President Obama issued a memorandum Dec. 6 ''directing all agencies engaged abroad to ensure that U.S. diplomacy and foreign assistance promote and protect the human rights of LGBT persons,'' drawing praise from LGBT advocates.
Among the steps required by the memorandum are efforts to fight the criminalization of LGBT status or conduct, as well as to support the protection of LGBT refugees and asylum seekers.
Hillary Clinton in Geneva, Switzerland
(Photo by State Video)
Later on Dec. 6, Secretary of State Hillary Rodham Clinton gave a major speech on LGBT equality as her Human Rights Day Address, providing a substantial basis for and further details about the president's memorandum. Delivered in Geneva, Clinton acknowledged America's imperfect record on the issues but carried forth on the importance of moving forward on an international level.
Toward the conclusion of her speech, Clinton directed one portion of her remarks to ''LGBT men and women worldwide,'' saying, ''Wherever you live and whatever the circumstances of your life, whether you are connected to a network of support or feel isolated and vulnerable, please know that you are not alone. People around the globe are working hard to support you and to bring an end to the injustices and dangers you face. That is certainly true for my country. And you have an ally in the United States of America and you have millions of friends among the American people.''
Clinton detailed the importance of discussion and humility when addressing LGBT issues, but strongly called out anti-LGBT treatment as human rights violations. Among the specifics noted in her speech was the formation of a ''Global Equality Fund'' to help support international LGBT equality efforts.
Human Rights Campaign President Joe Solmonese met with Clinton in Geneva before her speech, according to the organization. In a statement, he said, ''The Obama Administration has made a tremendous difference in the lives of LGBT people in the United States and this new strategy helps to extend that presidential leadership across the globe. There is no question that the administration's record of advancing equality for LGBT people has been enhanced by the leadership of Secretary Clinton who consistently underscores the simple truth that LGBT rights are human rights."
According to HRC, the presidential memorandum is the first ever U.S. government strategy to deal with human rights abuses against LGBT people abroad.
Obama's memorandum requires the Department of State to "lead a standing group, with appropriate interagency representation, to help ensure the Federal Government's swift and meaningful response to serious incidents that threaten the human rights of LGBT persons abroad."
Another portion of the memorandum directs "agencies engaged abroad" to "strengthen the work they have begun and initiate additional efforts" to combat LGBT discrimination and strengthen international policies and programming on LGBT issues.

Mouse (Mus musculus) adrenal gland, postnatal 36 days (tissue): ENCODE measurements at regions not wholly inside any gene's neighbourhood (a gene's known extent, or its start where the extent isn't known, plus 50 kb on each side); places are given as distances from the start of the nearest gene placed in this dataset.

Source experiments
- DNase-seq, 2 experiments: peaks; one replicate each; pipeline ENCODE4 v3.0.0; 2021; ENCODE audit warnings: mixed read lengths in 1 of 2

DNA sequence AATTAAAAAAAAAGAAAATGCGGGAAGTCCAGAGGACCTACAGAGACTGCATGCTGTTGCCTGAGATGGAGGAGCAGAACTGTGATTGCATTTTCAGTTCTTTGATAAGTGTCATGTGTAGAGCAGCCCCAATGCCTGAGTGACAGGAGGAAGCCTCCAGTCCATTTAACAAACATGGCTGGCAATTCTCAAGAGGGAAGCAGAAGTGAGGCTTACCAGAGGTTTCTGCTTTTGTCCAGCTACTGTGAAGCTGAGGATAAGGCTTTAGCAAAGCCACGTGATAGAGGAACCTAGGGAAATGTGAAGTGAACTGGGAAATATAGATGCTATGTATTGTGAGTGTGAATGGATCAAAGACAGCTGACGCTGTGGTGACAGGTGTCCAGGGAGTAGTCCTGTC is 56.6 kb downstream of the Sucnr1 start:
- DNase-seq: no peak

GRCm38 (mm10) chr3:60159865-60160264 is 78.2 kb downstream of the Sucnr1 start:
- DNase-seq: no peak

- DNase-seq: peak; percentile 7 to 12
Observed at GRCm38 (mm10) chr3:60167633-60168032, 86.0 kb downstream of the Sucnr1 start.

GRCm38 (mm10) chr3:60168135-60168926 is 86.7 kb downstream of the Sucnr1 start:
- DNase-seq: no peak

The New York Times reported, ''It was not immediately clear whether [the memorandum] would mean a cut-off of American aid to countries that target the gay community, but it suggests that American agencies will have expanded tools to press foreign countries that are found to abuse the rights of gays, lesbians and others.''
Republican presidential candidate and Texas Gov. Rick Perry strongly criticized the move, saying in a statement, ''This is just the most recent example of an administration at war with people of faith in this country. Investing tax dollars promoting a lifestyle many [Americans] of faith find so deeply objectionable is wrong. President Obama has again mistaken America's tolerance for different lifestyles with an endorsement of those lifestyles. I will not make that mistake.''
Log Cabin Republicans Executive Director R. Clarke Cooper pushed back, saying in a statement, ''With all due respect, Governor Perry is wrong. Speaking out for the basic human rights of LGBT people to life and liberty is anything but 'at war with American values.'''
Responding to the memorandum and the speech, the executive director of the National Gay and Lesbian Task Force, Rea Carey, said in a statement, ''We applaud the president for this monumental step forward, and thank Secretary Clinton for taking to the world stage to send the unequivocal message that LGBT people everywhere should be able to live freely and with dignity.''
Carey added of Clinton's remarks, ''She spoke of how our common humanity should know no borders, but that in reality it does, often with harsh – even deadly – consequences for LGBT people. Secretary Clinton made it clear that the fair and equal treatment of LGBT people worldwide is a moral imperative, and a priority and legitimate concern in U.S. foreign policy.''
National Center for Lesbian Rights Executive Director Kate Kendall said in a statement, ''Between the initiatives outlined in the President's memo, and the visionary speech of Secretary Clinton, it seems possible that my children could grow up in a world where LGBT people are no longer terrorized or victimized based on their sexual orientation or gender identity. This is a day to remember, and one that will mark the beginning of a new era in the international recognition of our community.''